Depression and thoughts of suicide are higher among transgender youth. But studies show that gender-affirming care improves their mental health. Comments from Diana Tordoff, epidemiologist, University of Washington.
Transgender youths face increased risks of depression and suicide compared with other young people, but the latest study finds gender-affirming care helps reduce those risks.
University of Washington epidemiologist Diana Tordoff said medication such as puberty blockers has been used for more than 30 years – and not just by trans youth. Similarly, she said, gender-affirming hormone therapy, such as testosterone or estrogen, is nothing new and helps a young person experience puberty properly aligned with their gender.
In her study, Tordoff followed more than 100 trans youths between the ages of 13 and 20 over the course of a year.
“The main findings of our study,” she said, “is that youths who received puberty blockers or gender-affirming hormones were 60% less likely to be depressed, and 73% less likely to have suicidal thoughts, compared to youth who did not receive those medications.”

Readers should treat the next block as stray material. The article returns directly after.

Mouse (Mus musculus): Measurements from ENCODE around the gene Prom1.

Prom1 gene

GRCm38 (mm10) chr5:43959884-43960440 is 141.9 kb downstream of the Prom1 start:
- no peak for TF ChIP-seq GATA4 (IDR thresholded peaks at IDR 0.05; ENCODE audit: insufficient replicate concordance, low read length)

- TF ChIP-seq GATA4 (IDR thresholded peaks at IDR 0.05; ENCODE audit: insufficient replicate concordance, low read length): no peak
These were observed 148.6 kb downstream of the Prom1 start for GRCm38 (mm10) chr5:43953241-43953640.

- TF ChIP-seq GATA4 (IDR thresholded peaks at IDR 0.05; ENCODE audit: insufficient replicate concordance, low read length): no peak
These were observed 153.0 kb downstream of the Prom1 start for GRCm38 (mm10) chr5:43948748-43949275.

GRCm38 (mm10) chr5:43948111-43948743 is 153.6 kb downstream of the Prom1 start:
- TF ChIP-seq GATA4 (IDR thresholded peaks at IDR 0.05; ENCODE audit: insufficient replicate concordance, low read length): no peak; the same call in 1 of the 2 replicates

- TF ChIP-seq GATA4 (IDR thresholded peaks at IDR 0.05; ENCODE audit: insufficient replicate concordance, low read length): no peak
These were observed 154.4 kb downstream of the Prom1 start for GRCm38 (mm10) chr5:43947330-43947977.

Tordoff said the results aren’t surprising, and this is just the most recent research to show that gender-affirming care improves mental health for trans youth. She added that other studies have found the positive impacts can last into adulthood. The UW study was done in collaboration with the Seattle Children’s Hospital Gender Clinic.
Tordoff said anti-trans discrimination and stigma has effects on people’s mental health. That includes inaccurate portrayals in the media and a record-breaking slate of recent legislation targeting trans people across the country. But she also noted that trans youths can thrive when they are supported by their families and communities.
“What we keep saying over and over again, because it’s true, is that gender-affirming care is life-saving care and it’s also life-giving care,” she said. “It really allows people to thrive and live their best lives as their most authentic selves.”
She listed many barriers to getting that care, including financial and geographical, plus insurance coverage and long wait times to see pediatric providers. She added that only one in five young people who could benefit from gender-affirming hormones access them.